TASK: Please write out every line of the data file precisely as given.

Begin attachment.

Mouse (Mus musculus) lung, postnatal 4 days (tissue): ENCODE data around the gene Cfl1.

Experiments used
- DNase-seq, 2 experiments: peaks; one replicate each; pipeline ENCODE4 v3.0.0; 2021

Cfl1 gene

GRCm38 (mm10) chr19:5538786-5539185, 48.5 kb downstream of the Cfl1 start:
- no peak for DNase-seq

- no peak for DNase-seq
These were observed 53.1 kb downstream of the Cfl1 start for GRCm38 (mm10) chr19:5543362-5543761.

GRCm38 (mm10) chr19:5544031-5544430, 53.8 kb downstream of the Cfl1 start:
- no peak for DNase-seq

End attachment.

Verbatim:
Mouse (Mus musculus) lung, postnatal 4 days (tissue): ENCODE data around the gene Cfl1.

Experiments used
- DNase-seq, 2 experiments: peaks; one replicate each; pipeline ENCODE4 v3.0.0; 2021

Cfl1 gene

GRCm38 (mm10) chr19:5538786-5539185, 48.5 kb downstream of the Cfl1 start:
- no peak for DNase-seq

- no peak for DNase-seq
These were observed 53.1 kb downstream of the Cfl1 start for GRCm38 (mm10) chr19:5543362-5543761.

GRCm38 (mm10) chr19:5544031-5544430, 53.8 kb downstream of the Cfl1 start:
- no peak for DNase-seq